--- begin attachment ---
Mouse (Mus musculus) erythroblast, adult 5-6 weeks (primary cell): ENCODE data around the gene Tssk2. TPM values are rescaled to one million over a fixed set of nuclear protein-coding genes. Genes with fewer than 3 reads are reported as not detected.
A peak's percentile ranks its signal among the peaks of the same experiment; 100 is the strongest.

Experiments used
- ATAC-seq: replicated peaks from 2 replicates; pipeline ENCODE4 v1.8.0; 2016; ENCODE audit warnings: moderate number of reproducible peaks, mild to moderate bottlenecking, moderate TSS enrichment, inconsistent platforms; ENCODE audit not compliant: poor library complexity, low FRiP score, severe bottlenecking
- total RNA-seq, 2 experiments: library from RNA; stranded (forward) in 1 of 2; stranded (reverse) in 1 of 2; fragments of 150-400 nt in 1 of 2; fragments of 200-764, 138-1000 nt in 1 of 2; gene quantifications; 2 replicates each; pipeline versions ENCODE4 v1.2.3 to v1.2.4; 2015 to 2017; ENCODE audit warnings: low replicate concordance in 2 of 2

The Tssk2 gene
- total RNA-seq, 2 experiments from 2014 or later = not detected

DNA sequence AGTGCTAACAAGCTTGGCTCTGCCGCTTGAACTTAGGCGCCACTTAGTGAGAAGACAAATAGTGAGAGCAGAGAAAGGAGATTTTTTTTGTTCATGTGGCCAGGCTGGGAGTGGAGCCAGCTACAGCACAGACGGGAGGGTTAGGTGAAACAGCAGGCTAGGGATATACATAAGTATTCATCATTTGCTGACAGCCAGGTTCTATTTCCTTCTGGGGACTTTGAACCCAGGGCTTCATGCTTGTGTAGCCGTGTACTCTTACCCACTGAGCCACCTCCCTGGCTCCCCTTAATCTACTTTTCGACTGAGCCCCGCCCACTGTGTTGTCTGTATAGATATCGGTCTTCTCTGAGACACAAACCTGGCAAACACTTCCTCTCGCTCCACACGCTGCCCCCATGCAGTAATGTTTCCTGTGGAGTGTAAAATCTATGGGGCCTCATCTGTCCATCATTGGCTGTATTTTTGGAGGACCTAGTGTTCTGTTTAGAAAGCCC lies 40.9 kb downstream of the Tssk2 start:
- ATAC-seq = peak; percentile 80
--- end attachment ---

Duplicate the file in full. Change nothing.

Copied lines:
Mouse (Mus musculus) erythroblast, adult 5-6 weeks (primary cell): ENCODE data around the gene Tssk2. TPM values are rescaled to one million over a fixed set of nuclear protein-coding genes. Genes with fewer than 3 reads are reported as not detected.
A peak's percentile ranks its signal among the peaks of the same experiment; 100 is the strongest.

Experiments used
- ATAC-seq: replicated peaks from 2 replicates; pipeline ENCODE4 v1.8.0; 2016; ENCODE audit warnings: moderate number of reproducible peaks, mild to moderate bottlenecking, moderate TSS enrichment, inconsistent platforms; ENCODE audit not compliant: poor library complexity, low FRiP score, severe bottlenecking
- total RNA-seq, 2 experiments: library from RNA; stranded (forward) in 1 of 2; stranded (reverse) in 1 of 2; fragments of 150-400 nt in 1 of 2; fragments of 200-764, 138-1000 nt in 1 of 2; gene quantifications; 2 replicates each; pipeline versions ENCODE4 v1.2.3 to v1.2.4; 2015 to 2017; ENCODE audit warnings: low replicate concordance in 2 of 2

The Tssk2 gene
- total RNA-seq, 2 experiments from 2014 or later = not detected

DNA sequence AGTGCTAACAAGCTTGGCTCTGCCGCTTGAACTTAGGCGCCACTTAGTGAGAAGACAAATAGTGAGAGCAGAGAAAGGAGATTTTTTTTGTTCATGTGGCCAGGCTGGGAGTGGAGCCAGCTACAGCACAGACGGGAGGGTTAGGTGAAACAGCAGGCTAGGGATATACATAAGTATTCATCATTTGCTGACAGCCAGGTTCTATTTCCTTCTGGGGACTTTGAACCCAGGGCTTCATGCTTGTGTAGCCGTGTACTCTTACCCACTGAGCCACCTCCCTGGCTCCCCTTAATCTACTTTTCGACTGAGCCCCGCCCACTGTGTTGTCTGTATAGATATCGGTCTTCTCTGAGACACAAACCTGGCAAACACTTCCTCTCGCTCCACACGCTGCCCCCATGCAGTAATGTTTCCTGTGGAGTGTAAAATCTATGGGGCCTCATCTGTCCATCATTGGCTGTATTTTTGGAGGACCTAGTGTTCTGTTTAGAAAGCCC lies 40.9 kb downstream of the Tssk2 start:
- ATAC-seq = peak; percentile 80